How I Use the KMI QuNexus

The Keith McMillen QuNexus is a very flexible controller with great software. Even though its main function is a computer USB controller, at which it excels, it also is equally capable in MIDI 5-pin (with the expander) or CV control modes. It will even function as a MIDI-to-CV & CV-to-MIDI converter.

Channel 1 uses keyboard layer

What I’m doing now is using the QuNexus to trigger arpeggiators on separate patches in multimode on  my Waldorf Blofeld. Because of the software included, you can route any controller and any channel to any key or range of keys. In addition you can set the keys to “latch” mode so that you can trigger patches and have them stay running until you press the key again. Generally I route the bottom three or four keys to separate channels, in latch mode, and then assign my sound programs (each of which has an arpeggiator) to those keys, allowing me to trigger them like I would on a sequencer. Then, I route about an octave in the middle of the keyboard for the bassline, which I hold and change while performing. I usually leave around five keys above and below this middle section for other parts, so that I can have multiple melody or rhythm lines running, making sure that their transpose range is assigned properly so it matches the key of the main bassline. If I don’t need a full octave for a bassline, I’ll sometimes assign it to the five keys below the main section, or if I need a number of different arpeggiators or samples, I will assign each of those five keys to separate patches.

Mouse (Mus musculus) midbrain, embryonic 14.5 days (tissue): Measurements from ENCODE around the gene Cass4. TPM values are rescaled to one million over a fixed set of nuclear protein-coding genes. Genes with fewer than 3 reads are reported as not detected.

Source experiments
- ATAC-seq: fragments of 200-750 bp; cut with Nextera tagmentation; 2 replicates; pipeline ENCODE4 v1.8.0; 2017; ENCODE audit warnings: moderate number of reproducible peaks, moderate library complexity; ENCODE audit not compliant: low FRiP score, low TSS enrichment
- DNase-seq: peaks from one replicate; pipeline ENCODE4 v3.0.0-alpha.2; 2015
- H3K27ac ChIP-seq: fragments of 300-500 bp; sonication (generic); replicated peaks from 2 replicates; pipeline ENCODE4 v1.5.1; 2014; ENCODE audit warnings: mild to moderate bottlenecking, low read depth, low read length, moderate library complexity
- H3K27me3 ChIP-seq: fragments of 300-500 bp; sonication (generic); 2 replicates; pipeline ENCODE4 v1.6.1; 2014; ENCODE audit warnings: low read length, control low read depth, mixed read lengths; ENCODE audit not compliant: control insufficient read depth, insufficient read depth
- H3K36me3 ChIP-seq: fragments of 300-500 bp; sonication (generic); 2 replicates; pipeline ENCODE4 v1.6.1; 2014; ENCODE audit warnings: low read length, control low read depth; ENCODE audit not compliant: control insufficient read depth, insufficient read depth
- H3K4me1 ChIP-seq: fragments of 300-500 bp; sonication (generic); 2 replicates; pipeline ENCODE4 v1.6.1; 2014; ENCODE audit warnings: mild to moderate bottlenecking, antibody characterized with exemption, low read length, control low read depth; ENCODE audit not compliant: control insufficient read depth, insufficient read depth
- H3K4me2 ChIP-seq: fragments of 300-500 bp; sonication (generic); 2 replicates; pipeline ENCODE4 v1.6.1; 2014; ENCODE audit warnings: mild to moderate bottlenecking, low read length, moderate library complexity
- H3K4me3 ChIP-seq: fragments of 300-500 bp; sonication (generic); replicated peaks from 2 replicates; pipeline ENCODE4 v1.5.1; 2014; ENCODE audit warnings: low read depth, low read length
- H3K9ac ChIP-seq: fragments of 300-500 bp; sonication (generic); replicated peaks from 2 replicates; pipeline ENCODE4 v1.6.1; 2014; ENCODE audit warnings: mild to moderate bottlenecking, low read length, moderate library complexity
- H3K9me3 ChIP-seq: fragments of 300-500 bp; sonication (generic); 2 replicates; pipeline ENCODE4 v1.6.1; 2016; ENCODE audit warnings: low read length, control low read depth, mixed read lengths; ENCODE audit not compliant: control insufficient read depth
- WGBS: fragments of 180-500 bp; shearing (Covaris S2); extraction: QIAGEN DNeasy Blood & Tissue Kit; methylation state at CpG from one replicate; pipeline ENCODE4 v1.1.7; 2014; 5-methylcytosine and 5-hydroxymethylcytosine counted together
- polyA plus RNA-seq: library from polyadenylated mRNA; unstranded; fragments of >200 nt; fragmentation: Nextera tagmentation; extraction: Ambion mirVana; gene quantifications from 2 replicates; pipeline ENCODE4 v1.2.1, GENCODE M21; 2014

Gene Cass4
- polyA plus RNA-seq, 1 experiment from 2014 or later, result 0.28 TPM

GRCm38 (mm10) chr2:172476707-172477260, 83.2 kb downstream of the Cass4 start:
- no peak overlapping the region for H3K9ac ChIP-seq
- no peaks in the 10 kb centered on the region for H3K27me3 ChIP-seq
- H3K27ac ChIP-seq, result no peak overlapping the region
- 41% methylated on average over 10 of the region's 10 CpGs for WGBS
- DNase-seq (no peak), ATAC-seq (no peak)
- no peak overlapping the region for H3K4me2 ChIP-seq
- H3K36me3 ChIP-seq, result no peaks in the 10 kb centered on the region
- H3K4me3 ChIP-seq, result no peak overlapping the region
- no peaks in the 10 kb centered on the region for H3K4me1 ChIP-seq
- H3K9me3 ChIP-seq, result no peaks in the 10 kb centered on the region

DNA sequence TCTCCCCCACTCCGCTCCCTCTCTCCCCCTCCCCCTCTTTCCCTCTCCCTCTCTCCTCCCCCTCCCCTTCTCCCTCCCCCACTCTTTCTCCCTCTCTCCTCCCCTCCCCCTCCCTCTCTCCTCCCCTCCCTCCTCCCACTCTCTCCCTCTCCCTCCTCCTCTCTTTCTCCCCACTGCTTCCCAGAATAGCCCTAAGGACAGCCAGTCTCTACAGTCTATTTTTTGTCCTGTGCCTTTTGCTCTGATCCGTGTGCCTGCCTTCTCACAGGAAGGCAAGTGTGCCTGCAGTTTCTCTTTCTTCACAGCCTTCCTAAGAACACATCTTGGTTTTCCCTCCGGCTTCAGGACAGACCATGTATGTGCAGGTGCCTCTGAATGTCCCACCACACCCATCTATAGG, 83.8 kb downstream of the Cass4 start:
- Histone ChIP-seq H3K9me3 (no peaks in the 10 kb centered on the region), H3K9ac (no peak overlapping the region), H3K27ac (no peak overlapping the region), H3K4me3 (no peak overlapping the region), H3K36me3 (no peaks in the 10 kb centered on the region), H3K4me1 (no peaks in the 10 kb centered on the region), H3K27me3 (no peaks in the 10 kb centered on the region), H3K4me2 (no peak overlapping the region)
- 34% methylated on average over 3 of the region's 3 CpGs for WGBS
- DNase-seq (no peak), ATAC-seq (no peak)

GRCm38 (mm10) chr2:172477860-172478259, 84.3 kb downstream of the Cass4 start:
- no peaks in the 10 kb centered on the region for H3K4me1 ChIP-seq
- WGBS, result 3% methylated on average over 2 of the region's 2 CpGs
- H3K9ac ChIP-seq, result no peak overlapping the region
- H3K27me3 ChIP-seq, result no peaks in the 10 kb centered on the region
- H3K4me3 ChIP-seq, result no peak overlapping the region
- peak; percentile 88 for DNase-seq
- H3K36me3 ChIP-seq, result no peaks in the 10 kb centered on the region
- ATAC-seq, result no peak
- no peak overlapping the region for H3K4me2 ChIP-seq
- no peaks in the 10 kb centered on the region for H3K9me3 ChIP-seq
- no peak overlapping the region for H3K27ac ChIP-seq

all other channels use controller layer. this one is set to latch with a controller assigned to tilt

In one of my more complex tracks, I assign the bottom three keys to a kick, snare, and hihat. With the next four keys, I assign each to a different one-shot sample which I trigger by hand when I want a drum break or want to trigger the vocal sample (to use samples you need the full keyboard version of the Blofeld or LicenseSL). The next section of keys I’ve assigned to a sort of “wub” bass, and the top section is an arpeggiated melody track that lays over the top. For the “wub” bass, I’ve set a modulation slot to vary the speed of the wub sound and then set up the tilt controller so that I can alter it live, and the upper melody section is set up similarly, except tilt acts to raise/lower the pitch of one of the oscillators. It has nine separate programs assigned to this multi, which gives me plenty of variety when trying to make dynamic, live performances.

Of course, the QuNexus is not a sequencer, so it takes practice to trigger the arps exactly on time, and there is even sometimes a bit of a lag in the arp “catching,” but with practice it is doable, and it’s even possible to trigger an arp at a different point in the measure than on the first beat of the measure so that you can creatively alter the rhythm as well, depending on exactly when the arp is triggered in the phrase. In addition, any samples that are set up stop playing as soon as the key is released, so it is easy to say trigger the first part of a sample but not the last part until you hold the key a bit longer.